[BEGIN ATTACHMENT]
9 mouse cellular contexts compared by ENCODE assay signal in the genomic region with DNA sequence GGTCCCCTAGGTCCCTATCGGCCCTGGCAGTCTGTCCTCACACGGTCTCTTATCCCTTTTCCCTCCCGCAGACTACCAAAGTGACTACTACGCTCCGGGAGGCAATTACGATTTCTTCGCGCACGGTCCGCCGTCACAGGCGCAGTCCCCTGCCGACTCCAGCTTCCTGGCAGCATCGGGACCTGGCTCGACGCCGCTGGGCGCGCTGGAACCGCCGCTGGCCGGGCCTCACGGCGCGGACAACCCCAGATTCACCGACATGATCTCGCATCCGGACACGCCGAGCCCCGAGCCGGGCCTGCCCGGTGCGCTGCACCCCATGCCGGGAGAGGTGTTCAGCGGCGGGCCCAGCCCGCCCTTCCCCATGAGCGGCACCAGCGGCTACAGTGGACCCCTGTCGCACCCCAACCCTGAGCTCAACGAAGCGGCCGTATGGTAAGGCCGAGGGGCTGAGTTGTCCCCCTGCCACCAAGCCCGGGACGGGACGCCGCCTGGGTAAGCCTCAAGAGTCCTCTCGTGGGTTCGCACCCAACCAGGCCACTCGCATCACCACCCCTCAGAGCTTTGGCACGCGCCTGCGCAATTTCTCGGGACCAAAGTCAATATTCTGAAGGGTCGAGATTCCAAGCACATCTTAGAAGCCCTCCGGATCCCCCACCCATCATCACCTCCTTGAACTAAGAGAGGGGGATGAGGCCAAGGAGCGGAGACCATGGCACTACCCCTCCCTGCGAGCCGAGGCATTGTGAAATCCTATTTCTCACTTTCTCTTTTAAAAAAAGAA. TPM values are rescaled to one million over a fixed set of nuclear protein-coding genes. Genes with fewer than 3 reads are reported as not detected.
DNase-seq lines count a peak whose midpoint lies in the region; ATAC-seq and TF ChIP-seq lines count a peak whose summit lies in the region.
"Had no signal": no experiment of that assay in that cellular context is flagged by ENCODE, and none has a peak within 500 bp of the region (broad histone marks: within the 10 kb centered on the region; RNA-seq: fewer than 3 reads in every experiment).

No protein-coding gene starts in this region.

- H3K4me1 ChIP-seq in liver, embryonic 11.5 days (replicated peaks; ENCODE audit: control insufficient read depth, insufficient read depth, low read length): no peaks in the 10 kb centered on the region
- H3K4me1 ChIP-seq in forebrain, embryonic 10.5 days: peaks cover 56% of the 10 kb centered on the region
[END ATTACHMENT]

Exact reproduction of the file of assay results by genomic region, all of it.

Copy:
9 mouse cellular contexts compared by ENCODE assay signal in the genomic region with DNA sequence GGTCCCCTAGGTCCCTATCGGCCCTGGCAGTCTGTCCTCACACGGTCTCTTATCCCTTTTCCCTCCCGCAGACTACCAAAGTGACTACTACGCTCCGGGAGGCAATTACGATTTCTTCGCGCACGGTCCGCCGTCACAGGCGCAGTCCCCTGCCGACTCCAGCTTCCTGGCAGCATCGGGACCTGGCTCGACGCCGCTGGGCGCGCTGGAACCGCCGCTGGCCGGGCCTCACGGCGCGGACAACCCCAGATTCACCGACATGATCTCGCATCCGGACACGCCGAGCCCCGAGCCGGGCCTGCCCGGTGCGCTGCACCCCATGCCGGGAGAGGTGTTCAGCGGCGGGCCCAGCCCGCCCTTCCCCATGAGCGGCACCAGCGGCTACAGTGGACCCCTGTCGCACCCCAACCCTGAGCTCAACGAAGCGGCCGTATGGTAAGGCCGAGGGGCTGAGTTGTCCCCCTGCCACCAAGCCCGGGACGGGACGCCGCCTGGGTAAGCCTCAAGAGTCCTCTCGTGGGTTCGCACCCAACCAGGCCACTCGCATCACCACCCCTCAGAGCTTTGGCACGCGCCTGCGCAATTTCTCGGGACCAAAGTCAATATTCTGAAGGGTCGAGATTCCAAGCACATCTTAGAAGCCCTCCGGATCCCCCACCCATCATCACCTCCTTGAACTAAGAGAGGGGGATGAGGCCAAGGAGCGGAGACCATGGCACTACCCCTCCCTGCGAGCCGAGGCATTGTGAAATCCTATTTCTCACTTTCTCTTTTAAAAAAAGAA. TPM values are rescaled to one million over a fixed set of nuclear protein-coding genes. Genes with fewer than 3 reads are reported as not detected.
DNase-seq lines count a peak whose midpoint lies in the region; ATAC-seq and TF ChIP-seq lines count a peak whose summit lies in the region.
"Had no signal": no experiment of that assay in that cellular context is flagged by ENCODE, and none has a peak within 500 bp of the region (broad histone marks: within the 10 kb centered on the region; RNA-seq: fewer than 3 reads in every experiment).

No protein-coding gene starts in this region.

- H3K4me1 ChIP-seq in liver, embryonic 11.5 days (replicated peaks; ENCODE audit: control insufficient read depth, insufficient read depth, low read length): no peaks in the 10 kb centered on the region
- H3K4me1 ChIP-seq in forebrain, embryonic 10.5 days: peaks cover 56% of the 10 kb centered on the region